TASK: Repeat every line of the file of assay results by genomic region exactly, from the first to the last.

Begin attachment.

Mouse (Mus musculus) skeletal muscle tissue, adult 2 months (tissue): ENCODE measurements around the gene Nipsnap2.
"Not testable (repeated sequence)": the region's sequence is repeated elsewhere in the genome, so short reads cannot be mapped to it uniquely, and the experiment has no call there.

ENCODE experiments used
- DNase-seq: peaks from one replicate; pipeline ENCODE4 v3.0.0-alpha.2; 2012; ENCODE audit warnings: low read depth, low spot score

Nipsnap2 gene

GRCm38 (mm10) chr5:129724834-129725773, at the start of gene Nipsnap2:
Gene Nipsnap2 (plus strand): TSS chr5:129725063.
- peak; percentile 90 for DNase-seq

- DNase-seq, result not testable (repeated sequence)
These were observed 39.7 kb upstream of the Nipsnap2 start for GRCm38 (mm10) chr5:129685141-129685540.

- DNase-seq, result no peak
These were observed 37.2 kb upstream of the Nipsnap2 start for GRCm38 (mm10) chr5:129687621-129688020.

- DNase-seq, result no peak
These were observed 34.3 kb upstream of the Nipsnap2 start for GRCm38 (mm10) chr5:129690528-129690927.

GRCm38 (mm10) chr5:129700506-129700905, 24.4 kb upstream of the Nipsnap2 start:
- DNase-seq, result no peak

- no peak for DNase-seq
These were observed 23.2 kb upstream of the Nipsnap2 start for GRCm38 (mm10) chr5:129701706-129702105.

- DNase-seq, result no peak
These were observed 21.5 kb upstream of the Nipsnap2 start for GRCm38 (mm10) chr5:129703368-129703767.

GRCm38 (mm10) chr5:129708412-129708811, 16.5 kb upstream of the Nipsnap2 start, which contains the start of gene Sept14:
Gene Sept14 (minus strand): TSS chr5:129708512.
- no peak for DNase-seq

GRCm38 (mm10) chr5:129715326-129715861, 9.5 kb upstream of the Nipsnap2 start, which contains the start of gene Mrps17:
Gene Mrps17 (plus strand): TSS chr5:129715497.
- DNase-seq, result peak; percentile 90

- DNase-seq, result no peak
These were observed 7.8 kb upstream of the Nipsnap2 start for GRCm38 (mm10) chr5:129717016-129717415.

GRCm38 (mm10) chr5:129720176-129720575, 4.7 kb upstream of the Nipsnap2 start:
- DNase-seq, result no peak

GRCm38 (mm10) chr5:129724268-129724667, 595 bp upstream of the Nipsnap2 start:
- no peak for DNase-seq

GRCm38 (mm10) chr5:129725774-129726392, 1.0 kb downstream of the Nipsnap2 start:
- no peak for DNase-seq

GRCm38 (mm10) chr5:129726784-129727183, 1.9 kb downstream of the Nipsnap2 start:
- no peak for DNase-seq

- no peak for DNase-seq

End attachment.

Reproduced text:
Mouse (Mus musculus) skeletal muscle tissue, adult 2 months (tissue): ENCODE measurements around the gene Nipsnap2.
"Not testable (repeated sequence)": the region's sequence is repeated elsewhere in the genome, so short reads cannot be mapped to it uniquely, and the experiment has no call there.

ENCODE experiments used
- DNase-seq: peaks from one replicate; pipeline ENCODE4 v3.0.0-alpha.2; 2012; ENCODE audit warnings: low read depth, low spot score

Nipsnap2 gene

GRCm38 (mm10) chr5:129724834-129725773, at the start of gene Nipsnap2:
Gene Nipsnap2 (plus strand): TSS chr5:129725063.
- peak; percentile 90 for DNase-seq

- DNase-seq, result not testable (repeated sequence)
These were observed 39.7 kb upstream of the Nipsnap2 start for GRCm38 (mm10) chr5:129685141-129685540.

- DNase-seq, result no peak
These were observed 37.2 kb upstream of the Nipsnap2 start for GRCm38 (mm10) chr5:129687621-129688020.

- DNase-seq, result no peak
These were observed 34.3 kb upstream of the Nipsnap2 start for GRCm38 (mm10) chr5:129690528-129690927.

GRCm38 (mm10) chr5:129700506-129700905, 24.4 kb upstream of the Nipsnap2 start:
- DNase-seq, result no peak

- no peak for DNase-seq
These were observed 23.2 kb upstream of the Nipsnap2 start for GRCm38 (mm10) chr5:129701706-129702105.

- DNase-seq, result no peak
These were observed 21.5 kb upstream of the Nipsnap2 start for GRCm38 (mm10) chr5:129703368-129703767.

GRCm38 (mm10) chr5:129708412-129708811, 16.5 kb upstream of the Nipsnap2 start, which contains the start of gene Sept14:
Gene Sept14 (minus strand): TSS chr5:129708512.
- no peak for DNase-seq

GRCm38 (mm10) chr5:129715326-129715861, 9.5 kb upstream of the Nipsnap2 start, which contains the start of gene Mrps17:
Gene Mrps17 (plus strand): TSS chr5:129715497.
- DNase-seq, result peak; percentile 90

- DNase-seq, result no peak
These were observed 7.8 kb upstream of the Nipsnap2 start for GRCm38 (mm10) chr5:129717016-129717415.

GRCm38 (mm10) chr5:129720176-129720575, 4.7 kb upstream of the Nipsnap2 start:
- DNase-seq, result no peak

GRCm38 (mm10) chr5:129724268-129724667, 595 bp upstream of the Nipsnap2 start:
- no peak for DNase-seq

GRCm38 (mm10) chr5:129725774-129726392, 1.0 kb downstream of the Nipsnap2 start:
- no peak for DNase-seq

GRCm38 (mm10) chr5:129726784-129727183, 1.9 kb downstream of the Nipsnap2 start:
- no peak for DNase-seq

- no peak for DNase-seq